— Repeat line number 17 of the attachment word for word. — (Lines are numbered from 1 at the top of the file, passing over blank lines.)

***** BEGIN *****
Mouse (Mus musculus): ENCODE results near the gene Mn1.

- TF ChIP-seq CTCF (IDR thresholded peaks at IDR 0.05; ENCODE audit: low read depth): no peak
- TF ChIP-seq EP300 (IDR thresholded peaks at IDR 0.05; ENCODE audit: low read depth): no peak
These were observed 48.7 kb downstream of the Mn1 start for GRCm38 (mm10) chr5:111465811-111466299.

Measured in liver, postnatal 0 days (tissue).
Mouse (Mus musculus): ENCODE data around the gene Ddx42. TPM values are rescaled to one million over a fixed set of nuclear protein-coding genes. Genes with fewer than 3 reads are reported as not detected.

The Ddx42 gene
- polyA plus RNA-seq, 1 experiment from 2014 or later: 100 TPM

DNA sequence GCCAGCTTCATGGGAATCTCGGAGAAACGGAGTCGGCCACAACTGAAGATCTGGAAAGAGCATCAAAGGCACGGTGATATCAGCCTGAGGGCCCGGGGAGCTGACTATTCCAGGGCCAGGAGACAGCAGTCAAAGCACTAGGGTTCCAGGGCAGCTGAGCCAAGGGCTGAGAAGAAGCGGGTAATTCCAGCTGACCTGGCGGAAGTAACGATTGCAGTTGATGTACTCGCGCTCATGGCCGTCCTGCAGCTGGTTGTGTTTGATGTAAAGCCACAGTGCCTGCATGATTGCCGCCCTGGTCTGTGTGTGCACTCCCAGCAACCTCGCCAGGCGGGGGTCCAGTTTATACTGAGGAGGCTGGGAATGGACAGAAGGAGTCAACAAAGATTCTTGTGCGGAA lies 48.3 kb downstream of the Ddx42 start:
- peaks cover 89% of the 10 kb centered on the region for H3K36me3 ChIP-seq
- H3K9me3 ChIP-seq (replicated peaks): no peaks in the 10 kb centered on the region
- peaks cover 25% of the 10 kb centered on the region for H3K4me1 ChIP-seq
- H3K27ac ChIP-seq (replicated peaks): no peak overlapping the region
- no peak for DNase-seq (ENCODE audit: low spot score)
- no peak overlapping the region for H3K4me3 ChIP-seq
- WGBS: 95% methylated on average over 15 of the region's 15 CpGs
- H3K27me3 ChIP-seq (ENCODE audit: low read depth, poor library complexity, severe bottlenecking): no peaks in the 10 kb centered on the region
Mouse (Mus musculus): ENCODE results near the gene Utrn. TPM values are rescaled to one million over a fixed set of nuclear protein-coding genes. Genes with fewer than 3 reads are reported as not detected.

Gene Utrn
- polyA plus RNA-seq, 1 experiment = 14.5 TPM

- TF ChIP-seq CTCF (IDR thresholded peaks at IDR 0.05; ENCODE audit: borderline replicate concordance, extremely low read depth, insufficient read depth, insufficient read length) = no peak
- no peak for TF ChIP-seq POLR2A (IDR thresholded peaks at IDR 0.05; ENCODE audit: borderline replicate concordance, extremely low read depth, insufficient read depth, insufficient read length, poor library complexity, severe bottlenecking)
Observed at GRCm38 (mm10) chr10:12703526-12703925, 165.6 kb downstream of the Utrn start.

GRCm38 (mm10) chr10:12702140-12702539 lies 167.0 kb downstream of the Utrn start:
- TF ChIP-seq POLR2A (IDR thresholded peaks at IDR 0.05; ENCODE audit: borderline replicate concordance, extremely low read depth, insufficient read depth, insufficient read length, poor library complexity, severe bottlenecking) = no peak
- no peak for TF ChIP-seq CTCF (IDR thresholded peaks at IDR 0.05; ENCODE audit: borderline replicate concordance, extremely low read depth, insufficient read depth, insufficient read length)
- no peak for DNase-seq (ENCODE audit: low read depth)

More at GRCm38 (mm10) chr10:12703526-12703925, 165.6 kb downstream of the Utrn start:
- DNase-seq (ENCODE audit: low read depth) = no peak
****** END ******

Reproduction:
- H3K27me3 ChIP-seq (ENCODE audit: low read depth, poor library complexity, severe bottlenecking): no peaks in the 10 kb centered on the region